2. Death benefit taxation

For the over 75s, or for those under the age of 75 who have started to access the cash in their pension pot via drawdown arrangements, lump-sum inheritance upon death was taxable at the astonishing rate of 55%. This has now changed. Whether you have touched your pot or not, if something happens to you before the age of 75, your beneficiaries will inherit your pension fund without any tax liability. Rules have also changed for those over 75, however, this area remains extremely complex and if you are concerned, it may be worth taking advice.

But watch out…

  1. Where you have a publicly funded final salary pension pot, these pension freedoms will not apply.
  2. For some pension arrangements, in order to take advantage of the new freedom, you will need to transfer the money first to a new policy before you can access the funds.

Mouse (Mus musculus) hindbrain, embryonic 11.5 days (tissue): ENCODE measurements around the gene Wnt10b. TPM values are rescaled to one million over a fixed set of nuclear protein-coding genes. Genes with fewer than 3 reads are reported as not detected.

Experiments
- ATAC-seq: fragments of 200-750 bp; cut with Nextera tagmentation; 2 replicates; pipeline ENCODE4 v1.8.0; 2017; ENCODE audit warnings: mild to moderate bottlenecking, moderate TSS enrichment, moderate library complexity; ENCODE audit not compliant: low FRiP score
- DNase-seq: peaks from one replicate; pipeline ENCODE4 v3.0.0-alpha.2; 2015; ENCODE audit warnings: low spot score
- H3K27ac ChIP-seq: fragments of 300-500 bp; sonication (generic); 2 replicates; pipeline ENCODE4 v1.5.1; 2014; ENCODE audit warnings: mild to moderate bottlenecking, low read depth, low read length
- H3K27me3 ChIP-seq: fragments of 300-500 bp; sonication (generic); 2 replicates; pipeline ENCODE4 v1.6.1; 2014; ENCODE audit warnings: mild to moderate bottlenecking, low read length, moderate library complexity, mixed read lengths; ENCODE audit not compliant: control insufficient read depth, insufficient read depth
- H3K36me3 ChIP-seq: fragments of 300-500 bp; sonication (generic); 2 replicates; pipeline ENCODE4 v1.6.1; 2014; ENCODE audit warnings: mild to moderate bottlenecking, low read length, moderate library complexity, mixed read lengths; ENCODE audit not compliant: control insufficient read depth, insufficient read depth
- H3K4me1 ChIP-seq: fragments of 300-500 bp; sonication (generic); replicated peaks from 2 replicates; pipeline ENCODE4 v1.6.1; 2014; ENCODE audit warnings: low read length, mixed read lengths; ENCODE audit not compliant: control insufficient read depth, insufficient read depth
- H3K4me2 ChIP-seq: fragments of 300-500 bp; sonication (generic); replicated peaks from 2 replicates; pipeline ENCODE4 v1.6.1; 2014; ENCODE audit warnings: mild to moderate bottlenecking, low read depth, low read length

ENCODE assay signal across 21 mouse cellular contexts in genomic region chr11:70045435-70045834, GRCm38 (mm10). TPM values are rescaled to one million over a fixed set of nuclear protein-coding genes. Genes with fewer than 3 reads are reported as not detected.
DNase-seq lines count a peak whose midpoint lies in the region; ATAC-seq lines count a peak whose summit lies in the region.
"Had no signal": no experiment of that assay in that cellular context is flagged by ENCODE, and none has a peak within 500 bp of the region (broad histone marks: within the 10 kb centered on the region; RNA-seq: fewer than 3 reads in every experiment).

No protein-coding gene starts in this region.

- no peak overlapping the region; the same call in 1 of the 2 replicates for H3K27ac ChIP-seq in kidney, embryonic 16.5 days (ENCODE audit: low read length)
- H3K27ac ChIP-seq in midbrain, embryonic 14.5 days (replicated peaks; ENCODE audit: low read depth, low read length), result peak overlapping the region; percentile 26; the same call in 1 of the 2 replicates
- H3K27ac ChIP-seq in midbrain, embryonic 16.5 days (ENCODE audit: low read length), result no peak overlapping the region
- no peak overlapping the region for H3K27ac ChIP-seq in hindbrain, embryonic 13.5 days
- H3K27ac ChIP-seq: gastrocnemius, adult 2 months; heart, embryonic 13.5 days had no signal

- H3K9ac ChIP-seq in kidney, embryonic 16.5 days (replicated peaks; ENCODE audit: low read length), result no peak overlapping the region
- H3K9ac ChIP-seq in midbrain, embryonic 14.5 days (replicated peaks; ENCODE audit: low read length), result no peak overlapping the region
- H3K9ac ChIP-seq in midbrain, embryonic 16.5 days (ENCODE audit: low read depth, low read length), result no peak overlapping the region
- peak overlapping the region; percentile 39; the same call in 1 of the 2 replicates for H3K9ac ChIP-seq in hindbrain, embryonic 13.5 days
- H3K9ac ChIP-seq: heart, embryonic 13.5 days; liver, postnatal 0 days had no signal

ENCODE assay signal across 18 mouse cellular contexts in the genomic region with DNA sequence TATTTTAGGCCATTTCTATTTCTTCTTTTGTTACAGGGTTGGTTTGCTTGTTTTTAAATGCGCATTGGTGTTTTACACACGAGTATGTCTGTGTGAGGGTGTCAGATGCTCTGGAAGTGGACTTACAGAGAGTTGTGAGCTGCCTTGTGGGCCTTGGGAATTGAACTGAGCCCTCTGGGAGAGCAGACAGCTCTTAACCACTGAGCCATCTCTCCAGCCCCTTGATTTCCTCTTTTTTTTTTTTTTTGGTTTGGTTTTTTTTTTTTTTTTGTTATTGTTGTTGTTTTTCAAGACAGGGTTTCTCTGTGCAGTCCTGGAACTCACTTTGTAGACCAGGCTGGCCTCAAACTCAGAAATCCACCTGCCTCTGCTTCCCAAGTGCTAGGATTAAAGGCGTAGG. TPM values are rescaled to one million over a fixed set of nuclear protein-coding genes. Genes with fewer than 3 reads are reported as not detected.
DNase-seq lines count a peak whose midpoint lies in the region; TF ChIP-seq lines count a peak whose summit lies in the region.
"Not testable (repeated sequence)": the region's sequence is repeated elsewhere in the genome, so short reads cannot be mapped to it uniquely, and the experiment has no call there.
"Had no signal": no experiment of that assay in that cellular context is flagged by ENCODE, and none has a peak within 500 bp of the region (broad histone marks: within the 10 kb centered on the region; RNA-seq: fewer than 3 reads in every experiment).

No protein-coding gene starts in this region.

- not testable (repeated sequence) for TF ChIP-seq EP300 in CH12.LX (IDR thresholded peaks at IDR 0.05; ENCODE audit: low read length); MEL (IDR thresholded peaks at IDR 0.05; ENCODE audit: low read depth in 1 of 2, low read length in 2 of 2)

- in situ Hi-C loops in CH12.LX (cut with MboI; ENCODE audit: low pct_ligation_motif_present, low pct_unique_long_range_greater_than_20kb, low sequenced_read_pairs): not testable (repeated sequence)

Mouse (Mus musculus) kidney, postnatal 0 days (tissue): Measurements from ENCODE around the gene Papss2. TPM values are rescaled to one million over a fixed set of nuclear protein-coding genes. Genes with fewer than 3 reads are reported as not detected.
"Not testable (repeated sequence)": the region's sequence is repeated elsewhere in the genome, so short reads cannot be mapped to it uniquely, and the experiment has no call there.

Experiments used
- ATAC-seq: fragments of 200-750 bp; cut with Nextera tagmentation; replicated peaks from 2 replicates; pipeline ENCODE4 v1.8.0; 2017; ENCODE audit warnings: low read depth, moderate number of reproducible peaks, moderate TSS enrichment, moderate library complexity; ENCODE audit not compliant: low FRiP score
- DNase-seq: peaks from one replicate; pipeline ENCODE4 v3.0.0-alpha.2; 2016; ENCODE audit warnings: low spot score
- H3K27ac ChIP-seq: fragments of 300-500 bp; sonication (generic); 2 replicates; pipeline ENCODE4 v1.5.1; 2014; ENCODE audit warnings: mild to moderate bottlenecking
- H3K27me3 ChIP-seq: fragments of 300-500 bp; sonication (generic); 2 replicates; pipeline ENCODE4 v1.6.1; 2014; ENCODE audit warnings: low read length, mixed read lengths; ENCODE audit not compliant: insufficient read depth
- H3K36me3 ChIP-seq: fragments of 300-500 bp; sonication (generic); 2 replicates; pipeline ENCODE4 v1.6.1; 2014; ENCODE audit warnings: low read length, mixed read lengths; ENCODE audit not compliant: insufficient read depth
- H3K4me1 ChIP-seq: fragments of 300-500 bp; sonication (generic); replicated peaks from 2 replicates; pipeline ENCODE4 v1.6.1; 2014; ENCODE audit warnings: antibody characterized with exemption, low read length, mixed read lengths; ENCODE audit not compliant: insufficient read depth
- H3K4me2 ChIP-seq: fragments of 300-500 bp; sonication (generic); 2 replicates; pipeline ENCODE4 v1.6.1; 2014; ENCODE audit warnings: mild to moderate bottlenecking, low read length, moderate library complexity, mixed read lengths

3. The tax implications of accessing your pension pot are extremely complicated – you could find yourself facing an unexpected tax bill. Even if you aren’t liable for tax on the cash you withdraw from your pension, you might find that without the right planning tax is deducted, and you are forced to claim it back.
  4. A decade ago, the maximum you could pay, tax-relievable to pensions, peaked at £255,000, later dropping down to £40,000 in 2014 and is now subject to tapering. The tapered annual allowance targets individuals with a “threshold income” of over £110,000 and an “adjusted income” of over £150,000. This has caught out many doctors and senior civil servants as it means that once earnings hit £210,000, it leaves taxpayers with a maximum tax-relievable amount set at just £10,000.